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EDITORIAL: For power without limits

rhondathompson, [email protected]

EDITORIAL: For power without limits

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The situation in Ivory Coast is proving to be a hard nut to crack. It was initially thought the election dispute there would be brief and that the incumbent president Laurent Gbagbo would bow to international pressure and give way to the winner Alassane Ouattara.
But the dispute has dragged on since the November 28 presidential election and there seems to be no solution in sight.
With over 200 people dead so far, the situation is threatening to become a full-blown catastrophe as violence in pockets of the country takes the tribal dimension.
The country has become the latest blot on Africa’s political map. Gbagbo, who was declared the loser by the Electoral Commission but was declared winner by the Constitutional Council, has decided to hang on to power. He seems intent to employ the “Samsonian” strategy of bringing down the house to die with everyone within.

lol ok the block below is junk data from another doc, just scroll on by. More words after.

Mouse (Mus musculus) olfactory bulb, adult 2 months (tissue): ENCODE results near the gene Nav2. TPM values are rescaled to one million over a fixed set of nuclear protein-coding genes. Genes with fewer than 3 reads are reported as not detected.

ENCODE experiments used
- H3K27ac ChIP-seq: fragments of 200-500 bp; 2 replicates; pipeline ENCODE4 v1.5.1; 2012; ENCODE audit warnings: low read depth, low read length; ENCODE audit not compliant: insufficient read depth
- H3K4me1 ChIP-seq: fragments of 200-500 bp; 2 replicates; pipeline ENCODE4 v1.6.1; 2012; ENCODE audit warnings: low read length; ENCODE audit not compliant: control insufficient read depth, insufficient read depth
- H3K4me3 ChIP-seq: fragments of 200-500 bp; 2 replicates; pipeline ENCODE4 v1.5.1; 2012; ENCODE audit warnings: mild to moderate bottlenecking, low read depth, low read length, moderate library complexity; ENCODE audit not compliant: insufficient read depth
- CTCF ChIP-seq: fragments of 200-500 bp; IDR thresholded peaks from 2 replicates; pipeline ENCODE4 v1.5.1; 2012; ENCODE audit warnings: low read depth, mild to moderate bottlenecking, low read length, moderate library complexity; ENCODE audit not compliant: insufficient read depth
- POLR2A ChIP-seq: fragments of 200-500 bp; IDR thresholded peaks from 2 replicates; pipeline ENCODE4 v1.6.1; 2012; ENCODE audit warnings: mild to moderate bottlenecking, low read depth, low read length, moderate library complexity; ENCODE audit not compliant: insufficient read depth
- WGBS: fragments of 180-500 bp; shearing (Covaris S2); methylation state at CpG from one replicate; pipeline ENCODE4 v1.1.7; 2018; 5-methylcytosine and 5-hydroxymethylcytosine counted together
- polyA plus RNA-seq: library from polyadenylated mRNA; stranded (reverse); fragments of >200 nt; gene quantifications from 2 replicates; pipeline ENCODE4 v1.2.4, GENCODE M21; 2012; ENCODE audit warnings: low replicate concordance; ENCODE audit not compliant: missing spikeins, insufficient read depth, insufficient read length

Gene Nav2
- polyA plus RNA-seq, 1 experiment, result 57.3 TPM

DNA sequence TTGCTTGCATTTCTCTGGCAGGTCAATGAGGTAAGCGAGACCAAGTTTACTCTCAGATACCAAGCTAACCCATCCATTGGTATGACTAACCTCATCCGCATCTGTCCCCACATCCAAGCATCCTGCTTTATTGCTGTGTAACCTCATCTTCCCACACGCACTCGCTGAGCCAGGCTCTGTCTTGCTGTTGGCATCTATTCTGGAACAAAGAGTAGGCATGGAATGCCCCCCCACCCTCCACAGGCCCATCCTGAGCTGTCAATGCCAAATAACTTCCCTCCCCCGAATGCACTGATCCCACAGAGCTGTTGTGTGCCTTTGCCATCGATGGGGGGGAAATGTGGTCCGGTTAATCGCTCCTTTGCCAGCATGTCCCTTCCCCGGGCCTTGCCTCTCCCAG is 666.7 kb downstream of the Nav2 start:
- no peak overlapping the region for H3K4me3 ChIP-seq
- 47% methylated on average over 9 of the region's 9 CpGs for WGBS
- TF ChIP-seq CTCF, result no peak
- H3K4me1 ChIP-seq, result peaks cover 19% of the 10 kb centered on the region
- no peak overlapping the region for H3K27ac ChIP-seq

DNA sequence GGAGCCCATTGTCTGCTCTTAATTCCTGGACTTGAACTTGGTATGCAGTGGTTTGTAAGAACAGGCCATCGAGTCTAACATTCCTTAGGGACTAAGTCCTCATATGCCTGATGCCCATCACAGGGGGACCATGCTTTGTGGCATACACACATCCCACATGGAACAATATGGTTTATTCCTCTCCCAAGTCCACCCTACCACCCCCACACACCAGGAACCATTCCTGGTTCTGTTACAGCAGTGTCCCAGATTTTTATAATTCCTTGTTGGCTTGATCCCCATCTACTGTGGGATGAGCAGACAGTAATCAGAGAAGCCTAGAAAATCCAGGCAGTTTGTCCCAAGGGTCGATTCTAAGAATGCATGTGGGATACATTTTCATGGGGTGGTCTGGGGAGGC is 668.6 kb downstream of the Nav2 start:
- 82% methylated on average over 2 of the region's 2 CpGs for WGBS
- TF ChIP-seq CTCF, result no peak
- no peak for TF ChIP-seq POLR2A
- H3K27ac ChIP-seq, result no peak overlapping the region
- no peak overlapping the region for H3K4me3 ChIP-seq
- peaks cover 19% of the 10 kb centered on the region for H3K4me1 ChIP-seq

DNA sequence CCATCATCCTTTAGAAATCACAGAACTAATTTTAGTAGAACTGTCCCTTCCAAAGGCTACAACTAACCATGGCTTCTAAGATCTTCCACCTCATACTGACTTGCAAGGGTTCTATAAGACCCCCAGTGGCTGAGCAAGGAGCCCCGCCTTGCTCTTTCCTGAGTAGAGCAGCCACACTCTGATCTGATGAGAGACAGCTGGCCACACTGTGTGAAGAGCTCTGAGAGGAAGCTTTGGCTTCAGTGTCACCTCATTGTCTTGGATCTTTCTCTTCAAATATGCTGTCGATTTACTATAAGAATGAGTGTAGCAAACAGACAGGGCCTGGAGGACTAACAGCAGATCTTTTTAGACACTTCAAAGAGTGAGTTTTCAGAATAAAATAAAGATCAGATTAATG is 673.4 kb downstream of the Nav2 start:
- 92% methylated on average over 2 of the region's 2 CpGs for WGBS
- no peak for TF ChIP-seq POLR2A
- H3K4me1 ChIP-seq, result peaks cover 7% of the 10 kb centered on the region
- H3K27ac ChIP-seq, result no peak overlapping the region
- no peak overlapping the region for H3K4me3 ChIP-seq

It is unfortunate that an election that was meant to reunite the war-weary nation has turned out to be divisive. The country is being torn asunder instead of being healed, and blood is being spilt in the streets of Ivory Coast.
As both politicians lay claim to the presidency, the situation is quickly turning from bad to worse. The blatant attack on unarmed citizens by armed groups is a harbinger of worse things to come.
All indications are that the antagonists are digging in for an all-out aggression to either gain or retain power.
African leaders must be put on notice that they cannot continue to take their citizens for a ride and get away scot-free. Too many of them have for far too long taken advantage of the tribal divisions to achieve their despotic ambitions.
It is heartening that constitutional reviews have been done in various African countries to open up democratic space, enhance human rights and limit the excesses of those in power. Their power must be limited.
However, that alone has proved insufficient, as some leaders have rallied support to change constitutions to either remove or extend presidential term limits. It is now becoming a trend in Africa that election losers refuse to leave office.
There seems to be little progress being made through mediation. Gbagbo promised to lift the siege on the hotel where Ouattara is holed up but later reneged on the promise.
The Economic Community of West African States has threatened to use force to push Gbagbo out of power but the option is unlikely to be taken.
Although it has previously sent troops to Liberia and Sierra Leone, the military option would be the last resort and in our view would be ill-advised based on the reality on the ground.